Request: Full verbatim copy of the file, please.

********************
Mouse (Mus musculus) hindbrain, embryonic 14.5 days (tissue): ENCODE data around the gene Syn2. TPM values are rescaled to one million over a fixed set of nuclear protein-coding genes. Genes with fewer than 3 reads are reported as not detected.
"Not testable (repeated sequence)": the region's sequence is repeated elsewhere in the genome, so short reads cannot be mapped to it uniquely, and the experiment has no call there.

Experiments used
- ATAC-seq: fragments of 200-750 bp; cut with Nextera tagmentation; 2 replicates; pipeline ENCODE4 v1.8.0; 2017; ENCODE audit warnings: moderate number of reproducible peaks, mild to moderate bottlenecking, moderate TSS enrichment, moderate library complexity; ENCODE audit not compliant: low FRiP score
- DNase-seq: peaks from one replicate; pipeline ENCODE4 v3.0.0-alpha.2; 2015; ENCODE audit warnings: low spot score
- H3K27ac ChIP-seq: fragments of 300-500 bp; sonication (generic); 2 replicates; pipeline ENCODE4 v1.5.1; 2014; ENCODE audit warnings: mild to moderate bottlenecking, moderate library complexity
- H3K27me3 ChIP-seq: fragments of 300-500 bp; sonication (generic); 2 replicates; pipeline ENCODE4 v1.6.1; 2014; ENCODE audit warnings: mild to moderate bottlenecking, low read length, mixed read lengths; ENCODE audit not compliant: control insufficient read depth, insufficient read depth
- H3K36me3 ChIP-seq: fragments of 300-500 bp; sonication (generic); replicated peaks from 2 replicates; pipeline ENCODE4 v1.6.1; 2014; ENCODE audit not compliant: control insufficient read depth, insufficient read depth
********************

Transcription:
Mouse (Mus musculus) hindbrain, embryonic 14.5 days (tissue): ENCODE data around the gene Syn2. TPM values are rescaled to one million over a fixed set of nuclear protein-coding genes. Genes with fewer than 3 reads are reported as not detected.
"Not testable (repeated sequence)": the region's sequence is repeated elsewhere in the genome, so short reads cannot be mapped to it uniquely, and the experiment has no call there.

Experiments used
- ATAC-seq: fragments of 200-750 bp; cut with Nextera tagmentation; 2 replicates; pipeline ENCODE4 v1.8.0; 2017; ENCODE audit warnings: moderate number of reproducible peaks, mild to moderate bottlenecking, moderate TSS enrichment, moderate library complexity; ENCODE audit not compliant: low FRiP score
- DNase-seq: peaks from one replicate; pipeline ENCODE4 v3.0.0-alpha.2; 2015; ENCODE audit warnings: low spot score
- H3K27ac ChIP-seq: fragments of 300-500 bp; sonication (generic); 2 replicates; pipeline ENCODE4 v1.5.1; 2014; ENCODE audit warnings: mild to moderate bottlenecking, moderate library complexity
- H3K27me3 ChIP-seq: fragments of 300-500 bp; sonication (generic); 2 replicates; pipeline ENCODE4 v1.6.1; 2014; ENCODE audit warnings: mild to moderate bottlenecking, low read length, mixed read lengths; ENCODE audit not compliant: control insufficient read depth, insufficient read depth
- H3K36me3 ChIP-seq: fragments of 300-500 bp; sonication (generic); replicated peaks from 2 replicates; pipeline ENCODE4 v1.6.1; 2014; ENCODE audit not compliant: control insufficient read depth, insufficient read depth